How To Adjust Your Skin Care Routine To Deal With Pollution
Air pollution—largely caused by the burning of fossil fuels—has been shown to cause heart and lung damage, asthma, and even increased rates of depression in kids. And, on a slightly more vain but nevertheless concerning note, it's messing with our complexion.
The pollution-skin connection.
Chemicals in dirty air—organic compounds like polycyclic aromatic hydrocarbons (PAH) and volatile organic compounds (VOC), along with other irritants like ozone and cigarette smoke—comes in contact with our skin, the body's outermost barrier, every time we step outside. And prolonged, repetitive exposure to them over a lifetime has proven troubling in early research.
"If I had a dollar for every person who told me 'My skin was great until I moved to NYC,' I would have retired."
"Animal and human studies have demonstrated that these components of air pollution can contribute to premature skin aging—wrinkling, pigmentation spots, etc.," explains Anjali Mahto, MBBCh, a consultant dermatologist in London, where air pollution is of large concern. "This is largely thought to be due to their generation of reactive oxygen species or free radicals that can damage DNA in skin cells."
Cybele Fishman, M.D., an integrative dermatologist based in New York City, often sees this oxidative stress in many of her patients too. "In addition, pollution increases the amounts of inflammatory chemicals called cytokines, which I think plays a role in the worsening of common skin diseases like acne and eczema," she says. "If I had a dollar for every person who told me 'My skin was great until I moved to NYC,' I would have retired."
How to save your skin.
In order to protect against this oxidative stress and inflammation, you can befriend antioxidant serums that contain ingredients like vitamin C and resveratrol. And thankfully, they're easier to find than ever. The category of anti-pollution skin care has grown 30 percent over the past six months, as "pollutant defending masks" and moisturizers for "environmentally stressed skin" enter mainstream consciousness. The beauty world has long offered products that offer SPF protection, so it makes sense that pollution-blocking products are beginning to appear on shelves too.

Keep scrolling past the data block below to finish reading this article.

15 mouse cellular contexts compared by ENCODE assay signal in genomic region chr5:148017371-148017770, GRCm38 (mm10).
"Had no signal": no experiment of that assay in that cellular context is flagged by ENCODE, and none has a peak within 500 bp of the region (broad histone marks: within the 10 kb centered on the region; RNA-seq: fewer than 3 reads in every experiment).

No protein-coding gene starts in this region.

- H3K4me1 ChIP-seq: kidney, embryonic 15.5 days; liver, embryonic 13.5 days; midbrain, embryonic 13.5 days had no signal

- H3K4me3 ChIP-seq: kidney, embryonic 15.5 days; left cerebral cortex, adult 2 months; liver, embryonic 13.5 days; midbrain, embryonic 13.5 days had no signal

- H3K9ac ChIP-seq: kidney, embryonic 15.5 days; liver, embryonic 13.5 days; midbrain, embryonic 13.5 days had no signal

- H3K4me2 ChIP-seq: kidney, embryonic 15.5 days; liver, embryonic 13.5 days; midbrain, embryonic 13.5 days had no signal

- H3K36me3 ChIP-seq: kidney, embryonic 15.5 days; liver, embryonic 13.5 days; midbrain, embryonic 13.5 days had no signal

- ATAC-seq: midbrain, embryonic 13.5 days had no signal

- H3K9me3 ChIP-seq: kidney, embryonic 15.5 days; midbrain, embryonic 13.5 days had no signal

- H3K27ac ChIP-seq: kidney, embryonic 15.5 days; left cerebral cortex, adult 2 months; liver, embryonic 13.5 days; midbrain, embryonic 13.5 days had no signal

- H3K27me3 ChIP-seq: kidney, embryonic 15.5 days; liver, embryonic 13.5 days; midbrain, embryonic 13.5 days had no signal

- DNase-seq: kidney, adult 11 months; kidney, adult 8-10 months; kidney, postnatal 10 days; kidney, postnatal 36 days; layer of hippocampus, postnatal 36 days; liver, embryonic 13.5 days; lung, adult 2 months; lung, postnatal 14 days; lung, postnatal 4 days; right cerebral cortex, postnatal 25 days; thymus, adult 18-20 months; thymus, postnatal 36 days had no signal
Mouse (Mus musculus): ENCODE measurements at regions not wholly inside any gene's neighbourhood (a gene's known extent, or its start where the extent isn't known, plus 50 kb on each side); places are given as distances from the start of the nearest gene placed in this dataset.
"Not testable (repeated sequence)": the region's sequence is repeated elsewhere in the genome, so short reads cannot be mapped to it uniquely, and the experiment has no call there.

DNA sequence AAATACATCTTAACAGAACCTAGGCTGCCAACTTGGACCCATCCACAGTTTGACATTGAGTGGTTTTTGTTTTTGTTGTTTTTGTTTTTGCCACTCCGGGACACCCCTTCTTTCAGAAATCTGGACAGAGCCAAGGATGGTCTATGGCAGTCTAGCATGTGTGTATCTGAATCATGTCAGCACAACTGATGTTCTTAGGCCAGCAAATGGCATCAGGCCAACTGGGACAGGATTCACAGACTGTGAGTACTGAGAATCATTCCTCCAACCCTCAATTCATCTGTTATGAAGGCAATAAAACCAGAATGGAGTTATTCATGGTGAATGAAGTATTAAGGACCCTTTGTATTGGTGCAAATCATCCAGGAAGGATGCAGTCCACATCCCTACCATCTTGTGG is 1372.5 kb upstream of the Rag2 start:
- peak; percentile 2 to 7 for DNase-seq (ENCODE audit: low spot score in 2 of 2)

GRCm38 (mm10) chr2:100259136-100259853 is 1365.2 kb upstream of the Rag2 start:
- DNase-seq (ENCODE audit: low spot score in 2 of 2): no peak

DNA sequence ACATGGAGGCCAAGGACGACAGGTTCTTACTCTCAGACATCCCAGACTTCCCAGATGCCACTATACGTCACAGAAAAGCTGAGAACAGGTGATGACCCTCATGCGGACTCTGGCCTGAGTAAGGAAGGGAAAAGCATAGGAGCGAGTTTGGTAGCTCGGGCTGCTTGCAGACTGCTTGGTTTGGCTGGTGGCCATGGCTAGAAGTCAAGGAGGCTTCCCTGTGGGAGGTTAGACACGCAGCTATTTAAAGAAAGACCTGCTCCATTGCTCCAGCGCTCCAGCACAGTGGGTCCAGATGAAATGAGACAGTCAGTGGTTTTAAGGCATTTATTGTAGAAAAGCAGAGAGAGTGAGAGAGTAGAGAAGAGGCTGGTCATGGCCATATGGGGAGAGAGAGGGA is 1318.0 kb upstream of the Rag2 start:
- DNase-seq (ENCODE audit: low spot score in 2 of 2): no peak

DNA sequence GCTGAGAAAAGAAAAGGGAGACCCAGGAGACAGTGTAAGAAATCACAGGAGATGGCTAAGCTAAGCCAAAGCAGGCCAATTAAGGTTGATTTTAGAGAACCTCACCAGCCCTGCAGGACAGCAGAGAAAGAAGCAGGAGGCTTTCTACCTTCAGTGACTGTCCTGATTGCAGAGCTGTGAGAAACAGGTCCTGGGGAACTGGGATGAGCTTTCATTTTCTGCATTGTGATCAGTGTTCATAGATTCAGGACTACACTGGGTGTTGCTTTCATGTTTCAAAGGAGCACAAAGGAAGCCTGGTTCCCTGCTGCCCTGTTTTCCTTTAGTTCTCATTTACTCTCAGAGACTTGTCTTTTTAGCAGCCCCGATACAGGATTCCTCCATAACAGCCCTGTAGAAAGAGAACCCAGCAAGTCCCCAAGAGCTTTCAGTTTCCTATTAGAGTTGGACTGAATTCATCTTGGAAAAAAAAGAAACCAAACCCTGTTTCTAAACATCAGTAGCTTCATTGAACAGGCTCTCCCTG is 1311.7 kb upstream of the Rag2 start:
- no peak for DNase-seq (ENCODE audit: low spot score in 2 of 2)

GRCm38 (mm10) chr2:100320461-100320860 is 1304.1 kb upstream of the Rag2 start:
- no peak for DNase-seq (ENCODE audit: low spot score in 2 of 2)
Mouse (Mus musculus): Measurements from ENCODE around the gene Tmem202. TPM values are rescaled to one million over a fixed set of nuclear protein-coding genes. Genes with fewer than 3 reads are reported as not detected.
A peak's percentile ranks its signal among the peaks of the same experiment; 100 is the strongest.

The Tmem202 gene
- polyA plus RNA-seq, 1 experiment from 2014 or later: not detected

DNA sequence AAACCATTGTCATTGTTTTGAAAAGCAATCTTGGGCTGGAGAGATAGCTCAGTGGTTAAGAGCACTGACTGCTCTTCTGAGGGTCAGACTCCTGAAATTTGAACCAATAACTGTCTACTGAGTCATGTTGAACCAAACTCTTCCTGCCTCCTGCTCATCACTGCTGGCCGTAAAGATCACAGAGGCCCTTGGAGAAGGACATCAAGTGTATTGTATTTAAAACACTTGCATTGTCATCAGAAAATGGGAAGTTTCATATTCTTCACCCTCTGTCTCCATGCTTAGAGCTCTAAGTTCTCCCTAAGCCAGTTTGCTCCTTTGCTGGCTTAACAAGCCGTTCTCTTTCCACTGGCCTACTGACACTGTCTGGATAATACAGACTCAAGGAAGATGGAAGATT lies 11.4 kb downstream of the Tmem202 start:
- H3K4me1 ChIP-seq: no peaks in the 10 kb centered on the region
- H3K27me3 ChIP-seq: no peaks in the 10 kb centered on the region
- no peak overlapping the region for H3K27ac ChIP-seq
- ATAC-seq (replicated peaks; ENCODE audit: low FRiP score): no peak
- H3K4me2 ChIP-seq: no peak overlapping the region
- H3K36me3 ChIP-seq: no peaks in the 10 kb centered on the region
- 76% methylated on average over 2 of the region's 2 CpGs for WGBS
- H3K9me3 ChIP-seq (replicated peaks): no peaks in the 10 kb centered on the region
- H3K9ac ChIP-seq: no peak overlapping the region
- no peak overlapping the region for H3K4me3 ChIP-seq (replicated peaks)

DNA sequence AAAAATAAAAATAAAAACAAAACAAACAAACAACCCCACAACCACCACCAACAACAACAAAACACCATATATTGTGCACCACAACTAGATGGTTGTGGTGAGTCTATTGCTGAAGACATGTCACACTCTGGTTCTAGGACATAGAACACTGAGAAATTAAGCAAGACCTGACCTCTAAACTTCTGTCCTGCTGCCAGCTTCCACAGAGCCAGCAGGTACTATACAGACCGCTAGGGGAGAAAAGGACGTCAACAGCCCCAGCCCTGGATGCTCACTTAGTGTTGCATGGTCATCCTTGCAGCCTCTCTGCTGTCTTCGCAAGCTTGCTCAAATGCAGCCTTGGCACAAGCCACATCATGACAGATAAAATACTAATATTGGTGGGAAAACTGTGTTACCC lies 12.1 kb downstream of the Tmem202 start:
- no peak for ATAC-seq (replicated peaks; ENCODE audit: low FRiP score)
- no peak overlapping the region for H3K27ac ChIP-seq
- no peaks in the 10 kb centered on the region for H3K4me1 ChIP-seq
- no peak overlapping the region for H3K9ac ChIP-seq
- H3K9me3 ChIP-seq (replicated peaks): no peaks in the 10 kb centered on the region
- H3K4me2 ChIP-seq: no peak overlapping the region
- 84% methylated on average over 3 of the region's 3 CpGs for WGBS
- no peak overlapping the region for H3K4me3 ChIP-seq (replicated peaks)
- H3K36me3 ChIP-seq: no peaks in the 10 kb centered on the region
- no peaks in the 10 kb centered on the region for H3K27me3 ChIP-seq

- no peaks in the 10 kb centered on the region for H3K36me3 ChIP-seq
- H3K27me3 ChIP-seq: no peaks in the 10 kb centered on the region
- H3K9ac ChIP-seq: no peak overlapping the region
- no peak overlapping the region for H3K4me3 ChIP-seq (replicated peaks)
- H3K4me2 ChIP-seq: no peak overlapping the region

They also both recommend applying an SPF with zinc or titanium every day. "The antioxidants repair skin damaged by pollution, counteracting the reactive oxygen species, and the zinc/titanium provides a physical barrier so pollution particles are less likely to get through," says Fishman.
Mahto adds that simple acts of good skin hygiene like cleansing, exfoliating, and moisturizing can also do wonders in pollution protection. Cleansing and exfoliating remove the dirt and toxins your skin has picked up throughout the day, while moisturizing will strengthen the skin barrier. The next step of the skin protection puzzle is a simple one: Incorporate plenty of natural antioxidants into your diet (think colorful fruits, veggies, and red wine).
And last but not least, go straight to the source and be vocal about the fact that you want clean air. "Put people in office who care about the environment," says Fishman. "Humankind’s health depends on a healthful environment."
Did you know that air quality in the United States recently faced a huge setback? Stay up-to-date with environmental news here.
Emma Loewe is the Sustainability and Health Director at mindbodygreen and the author of Return to Nature: The New Science of How Natural Landscapes Restore Us. She is also the co-author of The Spirit Almanac: A Modern Guide To Ancient Self Care, which she wrote alongside Lindsay Kellner.
Emma received her B.A. in Environmental Science & Policy with a specialty in environmental communications from Duke University. In addition to penning over 1,000 mbg articles on topics from the water crisis in California to the rise of urban beekeeping, her work has appeared on Grist, Bloomberg News, Bustle, and Forbes. She's spoken about the intersection of self-care and sustainability on podcasts and live events alongside environmental thought leaders like Marci Zaroff, Gay Browne, and Summer Rayne Oakes.